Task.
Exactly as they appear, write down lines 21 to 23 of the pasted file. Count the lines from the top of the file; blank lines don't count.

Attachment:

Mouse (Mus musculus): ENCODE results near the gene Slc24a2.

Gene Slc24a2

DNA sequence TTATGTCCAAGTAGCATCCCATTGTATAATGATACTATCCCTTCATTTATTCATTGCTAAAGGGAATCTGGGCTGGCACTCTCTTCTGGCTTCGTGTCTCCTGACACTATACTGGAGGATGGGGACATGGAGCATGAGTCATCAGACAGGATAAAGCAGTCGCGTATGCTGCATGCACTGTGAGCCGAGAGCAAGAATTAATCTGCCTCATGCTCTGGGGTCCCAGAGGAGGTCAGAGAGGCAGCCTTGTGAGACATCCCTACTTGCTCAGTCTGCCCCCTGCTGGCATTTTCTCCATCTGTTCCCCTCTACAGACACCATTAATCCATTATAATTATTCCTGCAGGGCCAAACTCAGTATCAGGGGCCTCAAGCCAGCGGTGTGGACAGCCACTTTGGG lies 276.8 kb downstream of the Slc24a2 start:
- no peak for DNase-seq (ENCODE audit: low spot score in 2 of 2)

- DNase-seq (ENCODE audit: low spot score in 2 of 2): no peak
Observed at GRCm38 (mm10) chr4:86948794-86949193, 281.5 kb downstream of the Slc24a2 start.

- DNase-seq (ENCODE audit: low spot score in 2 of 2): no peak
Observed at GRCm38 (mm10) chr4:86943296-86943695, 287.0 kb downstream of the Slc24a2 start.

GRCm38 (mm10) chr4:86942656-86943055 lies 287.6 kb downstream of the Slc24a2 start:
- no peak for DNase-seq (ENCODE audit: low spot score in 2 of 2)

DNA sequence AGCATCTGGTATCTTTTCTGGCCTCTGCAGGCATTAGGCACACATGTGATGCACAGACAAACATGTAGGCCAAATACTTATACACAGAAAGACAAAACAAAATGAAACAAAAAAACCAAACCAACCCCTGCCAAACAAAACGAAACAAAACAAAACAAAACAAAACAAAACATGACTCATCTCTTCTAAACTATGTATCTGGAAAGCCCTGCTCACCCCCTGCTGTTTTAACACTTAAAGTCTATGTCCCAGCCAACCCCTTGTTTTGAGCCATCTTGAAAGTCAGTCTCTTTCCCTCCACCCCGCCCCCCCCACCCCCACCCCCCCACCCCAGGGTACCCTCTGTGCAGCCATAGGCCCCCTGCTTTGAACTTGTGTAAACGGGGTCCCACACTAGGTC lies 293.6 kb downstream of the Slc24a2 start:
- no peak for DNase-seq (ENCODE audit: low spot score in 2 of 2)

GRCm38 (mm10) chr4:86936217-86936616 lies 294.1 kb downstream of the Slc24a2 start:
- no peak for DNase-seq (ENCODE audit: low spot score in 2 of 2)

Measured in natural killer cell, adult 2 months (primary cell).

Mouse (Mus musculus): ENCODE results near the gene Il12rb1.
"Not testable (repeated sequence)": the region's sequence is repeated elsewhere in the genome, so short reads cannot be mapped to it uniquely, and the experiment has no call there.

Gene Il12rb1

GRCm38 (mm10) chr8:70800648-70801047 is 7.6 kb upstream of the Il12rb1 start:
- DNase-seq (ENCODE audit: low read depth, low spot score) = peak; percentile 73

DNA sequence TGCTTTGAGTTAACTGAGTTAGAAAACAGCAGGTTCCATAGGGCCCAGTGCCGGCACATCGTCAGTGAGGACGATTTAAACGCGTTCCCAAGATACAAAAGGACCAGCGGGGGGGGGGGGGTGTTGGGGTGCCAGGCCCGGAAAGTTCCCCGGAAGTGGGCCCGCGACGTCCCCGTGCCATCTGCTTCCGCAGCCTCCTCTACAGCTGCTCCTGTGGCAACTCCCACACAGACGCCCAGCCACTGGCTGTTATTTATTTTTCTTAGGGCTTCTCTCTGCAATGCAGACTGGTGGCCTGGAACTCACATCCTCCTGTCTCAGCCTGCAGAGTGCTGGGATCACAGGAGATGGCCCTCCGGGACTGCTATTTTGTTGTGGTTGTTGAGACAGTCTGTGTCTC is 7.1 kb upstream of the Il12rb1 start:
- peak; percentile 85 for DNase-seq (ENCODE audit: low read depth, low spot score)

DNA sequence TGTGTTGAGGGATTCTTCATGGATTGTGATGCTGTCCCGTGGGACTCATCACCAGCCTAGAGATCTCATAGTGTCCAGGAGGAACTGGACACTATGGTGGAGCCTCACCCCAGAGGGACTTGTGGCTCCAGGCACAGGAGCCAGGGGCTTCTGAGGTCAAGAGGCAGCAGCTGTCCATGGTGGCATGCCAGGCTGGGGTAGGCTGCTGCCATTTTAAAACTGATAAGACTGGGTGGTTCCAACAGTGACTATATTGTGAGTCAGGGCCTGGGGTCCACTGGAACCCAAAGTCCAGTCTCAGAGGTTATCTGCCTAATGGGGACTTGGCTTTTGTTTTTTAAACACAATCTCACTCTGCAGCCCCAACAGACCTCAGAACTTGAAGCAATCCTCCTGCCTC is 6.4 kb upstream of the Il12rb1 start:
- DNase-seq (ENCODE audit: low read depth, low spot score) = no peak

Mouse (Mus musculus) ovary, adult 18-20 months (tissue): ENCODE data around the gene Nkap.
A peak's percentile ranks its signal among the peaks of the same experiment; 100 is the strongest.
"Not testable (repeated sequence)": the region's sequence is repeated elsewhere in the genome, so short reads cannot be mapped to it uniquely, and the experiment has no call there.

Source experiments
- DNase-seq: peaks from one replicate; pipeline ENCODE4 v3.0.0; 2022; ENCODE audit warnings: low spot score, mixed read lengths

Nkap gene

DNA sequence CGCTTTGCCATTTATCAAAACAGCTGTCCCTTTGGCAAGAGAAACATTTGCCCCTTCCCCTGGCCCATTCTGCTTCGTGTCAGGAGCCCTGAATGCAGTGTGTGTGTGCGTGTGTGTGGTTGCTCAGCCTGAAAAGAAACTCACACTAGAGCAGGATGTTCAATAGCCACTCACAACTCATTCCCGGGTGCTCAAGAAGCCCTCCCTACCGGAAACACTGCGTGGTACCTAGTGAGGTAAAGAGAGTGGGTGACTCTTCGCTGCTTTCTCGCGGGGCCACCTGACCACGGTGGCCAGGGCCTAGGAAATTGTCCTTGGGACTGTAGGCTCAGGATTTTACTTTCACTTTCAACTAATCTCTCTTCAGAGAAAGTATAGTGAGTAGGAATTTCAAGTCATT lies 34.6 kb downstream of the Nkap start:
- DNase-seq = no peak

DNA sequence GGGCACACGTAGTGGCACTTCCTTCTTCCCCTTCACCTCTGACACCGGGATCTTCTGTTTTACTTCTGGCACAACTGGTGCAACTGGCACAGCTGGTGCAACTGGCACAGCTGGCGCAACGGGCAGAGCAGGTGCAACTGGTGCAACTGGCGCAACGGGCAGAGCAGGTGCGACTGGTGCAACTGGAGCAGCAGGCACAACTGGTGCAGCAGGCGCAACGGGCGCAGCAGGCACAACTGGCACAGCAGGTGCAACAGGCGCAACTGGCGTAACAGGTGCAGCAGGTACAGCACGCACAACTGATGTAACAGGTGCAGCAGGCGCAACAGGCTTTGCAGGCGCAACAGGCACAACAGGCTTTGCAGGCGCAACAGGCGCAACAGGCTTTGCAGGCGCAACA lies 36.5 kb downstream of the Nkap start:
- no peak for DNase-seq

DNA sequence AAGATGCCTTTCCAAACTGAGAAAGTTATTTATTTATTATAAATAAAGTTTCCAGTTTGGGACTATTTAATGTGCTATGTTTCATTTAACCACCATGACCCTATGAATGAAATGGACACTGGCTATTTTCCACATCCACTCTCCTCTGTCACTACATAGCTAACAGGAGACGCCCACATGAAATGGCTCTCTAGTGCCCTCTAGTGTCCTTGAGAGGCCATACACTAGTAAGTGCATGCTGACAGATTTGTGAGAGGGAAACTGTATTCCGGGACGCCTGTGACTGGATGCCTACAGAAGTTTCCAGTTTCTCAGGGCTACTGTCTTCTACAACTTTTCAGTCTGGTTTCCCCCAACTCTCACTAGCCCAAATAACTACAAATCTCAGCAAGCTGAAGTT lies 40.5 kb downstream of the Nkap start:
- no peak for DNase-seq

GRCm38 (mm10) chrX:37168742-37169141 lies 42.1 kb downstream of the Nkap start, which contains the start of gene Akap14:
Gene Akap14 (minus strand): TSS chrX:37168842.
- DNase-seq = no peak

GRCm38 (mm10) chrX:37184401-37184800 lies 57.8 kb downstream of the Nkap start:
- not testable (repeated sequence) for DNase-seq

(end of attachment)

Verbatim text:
DNA sequence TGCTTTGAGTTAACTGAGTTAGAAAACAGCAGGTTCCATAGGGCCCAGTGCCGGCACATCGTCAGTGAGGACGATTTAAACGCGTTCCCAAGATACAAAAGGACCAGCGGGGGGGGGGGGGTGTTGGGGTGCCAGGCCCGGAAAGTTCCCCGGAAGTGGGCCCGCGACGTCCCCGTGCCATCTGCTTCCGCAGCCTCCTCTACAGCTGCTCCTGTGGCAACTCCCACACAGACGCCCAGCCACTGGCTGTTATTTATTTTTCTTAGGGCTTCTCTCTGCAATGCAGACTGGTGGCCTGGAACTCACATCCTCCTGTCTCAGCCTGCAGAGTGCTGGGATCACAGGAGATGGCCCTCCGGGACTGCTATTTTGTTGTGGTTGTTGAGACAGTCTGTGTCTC is 7.1 kb upstream of the Il12rb1 start:
- peak; percentile 85 for DNase-seq (ENCODE audit: low read depth, low spot score)

DNA sequence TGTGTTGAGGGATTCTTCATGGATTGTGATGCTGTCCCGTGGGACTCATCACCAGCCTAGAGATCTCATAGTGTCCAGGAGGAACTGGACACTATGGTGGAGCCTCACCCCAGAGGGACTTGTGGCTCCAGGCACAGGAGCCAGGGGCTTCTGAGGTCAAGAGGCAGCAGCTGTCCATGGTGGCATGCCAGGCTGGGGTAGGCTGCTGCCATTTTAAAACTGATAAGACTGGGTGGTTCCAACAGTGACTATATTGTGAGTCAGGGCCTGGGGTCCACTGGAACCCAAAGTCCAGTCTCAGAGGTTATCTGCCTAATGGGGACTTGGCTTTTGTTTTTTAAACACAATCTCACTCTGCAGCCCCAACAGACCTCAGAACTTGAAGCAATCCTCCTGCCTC is 6.4 kb upstream of the Il12rb1 start: